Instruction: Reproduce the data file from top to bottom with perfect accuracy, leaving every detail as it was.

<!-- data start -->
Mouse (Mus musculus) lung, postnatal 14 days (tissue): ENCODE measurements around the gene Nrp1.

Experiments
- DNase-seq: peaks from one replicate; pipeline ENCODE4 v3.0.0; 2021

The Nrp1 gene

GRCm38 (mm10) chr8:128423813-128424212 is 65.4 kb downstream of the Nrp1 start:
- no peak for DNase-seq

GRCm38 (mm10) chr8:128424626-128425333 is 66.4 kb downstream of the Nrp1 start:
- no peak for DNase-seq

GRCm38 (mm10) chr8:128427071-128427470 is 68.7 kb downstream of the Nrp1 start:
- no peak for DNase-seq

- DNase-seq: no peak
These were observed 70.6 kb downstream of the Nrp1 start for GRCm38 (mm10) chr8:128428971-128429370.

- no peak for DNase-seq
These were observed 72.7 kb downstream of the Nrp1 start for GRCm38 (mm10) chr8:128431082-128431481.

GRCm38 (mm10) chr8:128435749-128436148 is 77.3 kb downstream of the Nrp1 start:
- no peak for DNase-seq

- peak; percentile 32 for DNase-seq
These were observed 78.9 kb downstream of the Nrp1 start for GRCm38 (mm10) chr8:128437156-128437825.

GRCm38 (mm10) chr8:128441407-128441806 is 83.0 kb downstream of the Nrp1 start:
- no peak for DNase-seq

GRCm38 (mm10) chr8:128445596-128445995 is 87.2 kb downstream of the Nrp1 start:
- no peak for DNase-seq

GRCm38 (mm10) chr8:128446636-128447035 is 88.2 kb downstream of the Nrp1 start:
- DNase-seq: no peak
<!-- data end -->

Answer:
Mouse (Mus musculus) lung, postnatal 14 days (tissue): ENCODE measurements around the gene Nrp1.

Experiments
- DNase-seq: peaks from one replicate; pipeline ENCODE4 v3.0.0; 2021

The Nrp1 gene

GRCm38 (mm10) chr8:128423813-128424212 is 65.4 kb downstream of the Nrp1 start:
- no peak for DNase-seq

GRCm38 (mm10) chr8:128424626-128425333 is 66.4 kb downstream of the Nrp1 start:
- no peak for DNase-seq

GRCm38 (mm10) chr8:128427071-128427470 is 68.7 kb downstream of the Nrp1 start:
- no peak for DNase-seq

- DNase-seq: no peak
These were observed 70.6 kb downstream of the Nrp1 start for GRCm38 (mm10) chr8:128428971-128429370.

- no peak for DNase-seq
These were observed 72.7 kb downstream of the Nrp1 start for GRCm38 (mm10) chr8:128431082-128431481.

GRCm38 (mm10) chr8:128435749-128436148 is 77.3 kb downstream of the Nrp1 start:
- no peak for DNase-seq

- peak; percentile 32 for DNase-seq
These were observed 78.9 kb downstream of the Nrp1 start for GRCm38 (mm10) chr8:128437156-128437825.

GRCm38 (mm10) chr8:128441407-128441806 is 83.0 kb downstream of the Nrp1 start:
- no peak for DNase-seq

GRCm38 (mm10) chr8:128445596-128445995 is 87.2 kb downstream of the Nrp1 start:
- no peak for DNase-seq

GRCm38 (mm10) chr8:128446636-128447035 is 88.2 kb downstream of the Nrp1 start:
- DNase-seq: no peak